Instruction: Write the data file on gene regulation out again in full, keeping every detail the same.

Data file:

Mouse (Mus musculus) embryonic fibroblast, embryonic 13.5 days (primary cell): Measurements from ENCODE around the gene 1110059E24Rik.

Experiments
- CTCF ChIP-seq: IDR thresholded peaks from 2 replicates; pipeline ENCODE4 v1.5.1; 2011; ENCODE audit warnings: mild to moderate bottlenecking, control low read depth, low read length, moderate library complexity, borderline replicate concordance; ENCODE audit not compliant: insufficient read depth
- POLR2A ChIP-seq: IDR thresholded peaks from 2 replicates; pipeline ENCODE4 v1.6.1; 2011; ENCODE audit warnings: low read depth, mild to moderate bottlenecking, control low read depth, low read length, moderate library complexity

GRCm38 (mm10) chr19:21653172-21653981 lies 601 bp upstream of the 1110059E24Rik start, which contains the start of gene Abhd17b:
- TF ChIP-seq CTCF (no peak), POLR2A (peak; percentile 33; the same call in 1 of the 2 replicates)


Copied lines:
Mouse (Mus musculus) embryonic fibroblast, embryonic 13.5 days (primary cell): Measurements from ENCODE around the gene 1110059E24Rik.

Experiments
- CTCF ChIP-seq: IDR thresholded peaks from 2 replicates; pipeline ENCODE4 v1.5.1; 2011; ENCODE audit warnings: mild to moderate bottlenecking, control low read depth, low read length, moderate library complexity, borderline replicate concordance; ENCODE audit not compliant: insufficient read depth
- POLR2A ChIP-seq: IDR thresholded peaks from 2 replicates; pipeline ENCODE4 v1.6.1; 2011; ENCODE audit warnings: low read depth, mild to moderate bottlenecking, control low read depth, low read length, moderate library complexity

GRCm38 (mm10) chr19:21653172-21653981 lies 601 bp upstream of the 1110059E24Rik start, which contains the start of gene Abhd17b:
- TF ChIP-seq CTCF (no peak), POLR2A (peak; percentile 33; the same call in 1 of the 2 replicates)